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Solar wind
speed: 360.4 km/sec
density: 8.4 protons/cm3
explanation | more data
Updated: Today at 1027 UT
X-ray Solar Flares
6-hr max: C3
0656 UT Mar29
24-hr: C3
0656 UT Mar29
explanation | more data
Updated: Today at: 1000 UT
Daily Sun: 29 Mar 15
Sunspot AR2305 has a 'beta-gamma' magnetic field that harbors energy for M-class solar flares. However, the sunspot is quiet and solar activity remains low. Credit: SDO/HMI

Sunspot number: 82
What is the sunspot number?
Updated 29 Mar 2015

Spotless Days
Current Stretch: 0 days
2015 total: 0 days (0%)

2014 total: 1 day (<1%)
2013 total: 0 days (0%)
2012 total: 0 days (0%)
2011 total: 2 days (<1%)
2010 total: 51 days (14%)
2009 total: 260 days (71%)

Updated 29 Mar 2015

The Radio Sun
10.7 cm flux: 146 sfu
explanation | more data
Updated 29 Mar 2015

Current Auroral Oval:
Switch to: Europe, USA, New Zealand, Antarctica
Credit: NOAA/Ovation
Planetary K-index
Now: Kp= 3 quiet
24-hr max: Kp= 4
explanation | more data
Interplanetary Mag. Field
Btotal: 9.1 nT
Bz: 0.7 nT south
explanation | more data
Updated: Today at 1028 UT
Coronal Holes: 29 Mar 15

A stream of solar wind flowing from this southern coronal hole should reach Earth on March 29-30. Credit: SDO/AIA.
Noctilucent Clouds The southern season for NLCs has come to an end. The last clouds were observed by NASA's AIM spacecraft on Feb. 20, 2015. Now attention shifts to the northern hemisphere, where the first clouds of 2015 should appear in mid-May.
Switch view: Ross Ice Shelf, Antarctic Penninsula, East Antarctica, Polar
Updated at: 02-28-2015 02:55:03
NOAA Forecasts
Updated at: 2015 Mar 28 2200 UTC
0-24 hr
24-48 hr
25 %
25 %
05 %
05 %
Geomagnetic Storms:
Probabilities for significant disturbances in Earth's magnetic field are given for three activity levels: active, minor storm, severe storm
Updated at: 2015 Mar 28 2200 UTC
0-24 hr
24-48 hr
40 %
30 %
25 %
05 %
05 %
01 %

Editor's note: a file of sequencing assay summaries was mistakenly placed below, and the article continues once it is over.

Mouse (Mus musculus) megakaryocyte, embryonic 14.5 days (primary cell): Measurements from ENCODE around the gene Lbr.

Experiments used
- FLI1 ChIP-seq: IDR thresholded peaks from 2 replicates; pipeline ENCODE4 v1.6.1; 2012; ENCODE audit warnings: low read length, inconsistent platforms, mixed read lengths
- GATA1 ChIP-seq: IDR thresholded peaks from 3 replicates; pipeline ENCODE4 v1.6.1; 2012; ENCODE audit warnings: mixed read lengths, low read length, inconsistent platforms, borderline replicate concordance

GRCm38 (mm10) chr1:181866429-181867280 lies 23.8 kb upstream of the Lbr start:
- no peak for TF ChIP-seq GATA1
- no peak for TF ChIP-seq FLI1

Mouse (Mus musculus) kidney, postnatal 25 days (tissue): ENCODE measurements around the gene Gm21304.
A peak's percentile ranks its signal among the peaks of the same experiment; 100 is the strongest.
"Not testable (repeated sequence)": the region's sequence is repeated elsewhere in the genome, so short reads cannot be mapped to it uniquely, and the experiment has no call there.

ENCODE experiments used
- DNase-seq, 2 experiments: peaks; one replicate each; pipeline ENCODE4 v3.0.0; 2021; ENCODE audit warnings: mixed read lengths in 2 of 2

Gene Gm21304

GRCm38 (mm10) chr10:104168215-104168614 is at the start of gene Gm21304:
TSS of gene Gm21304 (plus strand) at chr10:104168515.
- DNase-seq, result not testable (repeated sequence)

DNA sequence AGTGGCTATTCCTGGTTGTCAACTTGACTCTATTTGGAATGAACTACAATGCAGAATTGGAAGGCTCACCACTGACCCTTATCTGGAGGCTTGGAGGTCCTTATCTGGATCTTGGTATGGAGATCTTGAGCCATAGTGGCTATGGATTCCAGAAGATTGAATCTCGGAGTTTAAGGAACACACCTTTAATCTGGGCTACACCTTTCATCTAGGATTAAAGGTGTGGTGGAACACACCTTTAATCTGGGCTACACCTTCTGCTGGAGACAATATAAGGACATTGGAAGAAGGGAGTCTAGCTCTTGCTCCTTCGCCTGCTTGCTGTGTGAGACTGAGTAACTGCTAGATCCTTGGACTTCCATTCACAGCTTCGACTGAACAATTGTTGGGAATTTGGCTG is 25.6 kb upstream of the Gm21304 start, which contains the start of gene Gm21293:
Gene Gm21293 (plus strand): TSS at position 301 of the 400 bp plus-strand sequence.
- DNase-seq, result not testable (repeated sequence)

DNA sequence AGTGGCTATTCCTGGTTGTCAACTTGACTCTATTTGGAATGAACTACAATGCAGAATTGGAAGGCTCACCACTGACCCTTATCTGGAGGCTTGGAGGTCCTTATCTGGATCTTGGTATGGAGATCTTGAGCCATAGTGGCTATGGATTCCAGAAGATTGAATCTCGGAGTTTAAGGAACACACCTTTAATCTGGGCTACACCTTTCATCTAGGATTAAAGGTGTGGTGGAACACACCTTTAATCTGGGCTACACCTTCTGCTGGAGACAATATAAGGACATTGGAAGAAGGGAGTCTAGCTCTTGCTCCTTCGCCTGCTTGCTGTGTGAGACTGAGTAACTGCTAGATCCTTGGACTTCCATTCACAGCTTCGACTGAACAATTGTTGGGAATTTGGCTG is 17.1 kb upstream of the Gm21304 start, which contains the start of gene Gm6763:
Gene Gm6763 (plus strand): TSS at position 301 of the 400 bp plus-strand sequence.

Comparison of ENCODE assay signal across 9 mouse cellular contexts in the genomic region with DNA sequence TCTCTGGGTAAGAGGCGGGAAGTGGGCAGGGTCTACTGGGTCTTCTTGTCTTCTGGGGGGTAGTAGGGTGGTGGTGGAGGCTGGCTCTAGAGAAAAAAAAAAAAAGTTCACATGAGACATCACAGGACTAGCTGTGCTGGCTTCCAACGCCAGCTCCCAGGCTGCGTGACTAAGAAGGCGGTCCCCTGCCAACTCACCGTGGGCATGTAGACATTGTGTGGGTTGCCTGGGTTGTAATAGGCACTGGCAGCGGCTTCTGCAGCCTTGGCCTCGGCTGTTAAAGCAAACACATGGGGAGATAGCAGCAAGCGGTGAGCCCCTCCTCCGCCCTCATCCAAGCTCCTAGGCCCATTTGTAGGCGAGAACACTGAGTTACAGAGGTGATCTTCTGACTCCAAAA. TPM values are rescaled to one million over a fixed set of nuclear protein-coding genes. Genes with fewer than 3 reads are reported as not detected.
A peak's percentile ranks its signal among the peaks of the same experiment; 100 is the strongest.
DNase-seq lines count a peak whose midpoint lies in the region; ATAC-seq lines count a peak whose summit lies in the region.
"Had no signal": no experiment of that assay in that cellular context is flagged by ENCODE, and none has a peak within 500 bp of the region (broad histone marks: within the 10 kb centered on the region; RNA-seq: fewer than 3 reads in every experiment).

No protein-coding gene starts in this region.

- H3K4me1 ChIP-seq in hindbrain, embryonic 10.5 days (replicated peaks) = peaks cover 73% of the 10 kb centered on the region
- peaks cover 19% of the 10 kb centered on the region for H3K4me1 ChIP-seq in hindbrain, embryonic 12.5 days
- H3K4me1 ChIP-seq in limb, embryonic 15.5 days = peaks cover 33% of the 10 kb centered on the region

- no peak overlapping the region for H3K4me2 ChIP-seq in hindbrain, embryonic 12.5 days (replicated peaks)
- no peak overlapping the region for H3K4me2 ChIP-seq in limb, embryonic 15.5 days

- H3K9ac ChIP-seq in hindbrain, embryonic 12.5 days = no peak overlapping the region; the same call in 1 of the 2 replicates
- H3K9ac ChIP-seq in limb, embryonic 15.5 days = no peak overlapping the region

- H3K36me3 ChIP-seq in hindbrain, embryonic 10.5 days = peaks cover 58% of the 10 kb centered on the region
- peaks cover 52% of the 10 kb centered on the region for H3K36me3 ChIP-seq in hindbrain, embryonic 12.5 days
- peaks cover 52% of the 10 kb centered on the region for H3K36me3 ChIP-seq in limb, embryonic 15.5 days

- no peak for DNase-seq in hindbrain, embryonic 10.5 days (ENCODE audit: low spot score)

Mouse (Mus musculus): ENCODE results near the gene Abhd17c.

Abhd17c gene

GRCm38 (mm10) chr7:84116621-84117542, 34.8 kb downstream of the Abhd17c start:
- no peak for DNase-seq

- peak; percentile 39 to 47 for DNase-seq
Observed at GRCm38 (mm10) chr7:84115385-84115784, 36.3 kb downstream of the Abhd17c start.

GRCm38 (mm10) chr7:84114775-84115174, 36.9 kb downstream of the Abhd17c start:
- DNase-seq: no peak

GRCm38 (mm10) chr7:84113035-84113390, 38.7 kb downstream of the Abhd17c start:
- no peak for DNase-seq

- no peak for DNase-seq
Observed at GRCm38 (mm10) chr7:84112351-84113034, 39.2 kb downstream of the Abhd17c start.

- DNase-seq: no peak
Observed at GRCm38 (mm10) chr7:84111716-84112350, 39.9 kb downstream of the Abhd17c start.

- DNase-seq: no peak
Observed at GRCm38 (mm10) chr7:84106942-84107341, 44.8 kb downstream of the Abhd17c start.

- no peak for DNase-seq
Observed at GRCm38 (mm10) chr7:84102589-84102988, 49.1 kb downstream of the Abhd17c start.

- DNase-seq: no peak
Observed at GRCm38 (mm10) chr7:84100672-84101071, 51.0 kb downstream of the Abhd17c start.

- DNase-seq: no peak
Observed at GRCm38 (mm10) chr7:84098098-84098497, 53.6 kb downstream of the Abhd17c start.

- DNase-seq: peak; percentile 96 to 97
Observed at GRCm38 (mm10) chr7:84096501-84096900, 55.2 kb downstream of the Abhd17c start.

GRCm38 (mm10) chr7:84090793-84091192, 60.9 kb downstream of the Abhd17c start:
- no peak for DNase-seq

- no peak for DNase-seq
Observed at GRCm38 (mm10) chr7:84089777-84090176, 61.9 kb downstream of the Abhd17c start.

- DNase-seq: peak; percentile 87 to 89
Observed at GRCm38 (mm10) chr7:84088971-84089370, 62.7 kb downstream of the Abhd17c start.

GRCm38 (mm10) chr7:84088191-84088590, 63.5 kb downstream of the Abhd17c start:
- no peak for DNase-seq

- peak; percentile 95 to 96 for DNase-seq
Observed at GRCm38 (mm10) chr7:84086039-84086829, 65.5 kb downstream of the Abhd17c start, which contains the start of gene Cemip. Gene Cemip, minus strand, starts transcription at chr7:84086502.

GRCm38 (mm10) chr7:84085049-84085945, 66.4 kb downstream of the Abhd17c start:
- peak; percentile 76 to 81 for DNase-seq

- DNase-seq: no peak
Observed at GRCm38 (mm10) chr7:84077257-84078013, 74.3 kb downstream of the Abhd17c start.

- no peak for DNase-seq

High latitudes
0-24 hr
24-48 hr
10 %
15 %
25 %
30 %
60 %
35 %
Sunday, Mar. 29, 2015
What's up in space

Come to Tromsø and share Marianne's passion for rural photography: invites you to experience "Heaven on Earth" with an aurora, fjord, fishing, whale watching, photography or sightseeing tour.

Chase the Light Tours

JUPITER AND THE MOON IN CONJUNCTION: When the sun goes down tonight, step outside and look up. The Moon and Jupiter are side by side, only about 5o apart in the constellation Cancer. Try to catch them before the evening sky fades to black. The conjunction framed by twilight blue is a beautiful sight. [photo gallery]

INCOMING SOLAR WIND: NOAA forecasters estimate a 60% chance of polar geomagnetic storms on Sunday, March 29th, when a high-speed solar wind stream hits Earth's magnetic field. The source of the stream is a coronal hole on the sun:

Image credit: NASA's Solar Dynamics Observatory

Coronal holes are places in the sun's atmosphere where the magnetic field opens up and allows solar wind to escape. In the extreme UV image, above, curved lines trace the sun's magnetic field; arrows indicate the flow of gaseous material (solar wind) out of the deep-purple coronal hole.

Gas velocities in the stream could be as high as 700 km/s (1.6 million mph). When such a high-speed stream hits Earth, it is likely to spark bright polar auroras. Stay tuned for weekend lights. Aurora alerts: text, voice

Realtime Space Weather Photo Gallery

QUIET WITH A CHANCE OF FLARES: Solar activity is low, but one sunspot could break the quiet: AR2305. The sunspot's dark core is larger than Earth and it has a 'beta-gamma' magnetic field that harbors energy for M-class solar flares. Philippe Tosi sends this high-res image of AR2305 from his backyard oobservatory in Nîmes, France:

The clarity of the image is impressive. Note the granulation of the stellar surface surrounding the sunspot's dark cores. Those are Texas-sized bubbles of plasma rising and falling like water boiling on top of a hot stove. These granules are present even when sunspots are not. (You are now ready to take the solar granulation quiz.)

If AR2305 does erupt, the flare will surely be geoeffective because the sunspot is almost directly facing Earth. NOAA forecasters estimate a 25% chance of M-class flares on March 29th. Solar flare alerts: text, voice

Realtime Space Weather Photo Gallery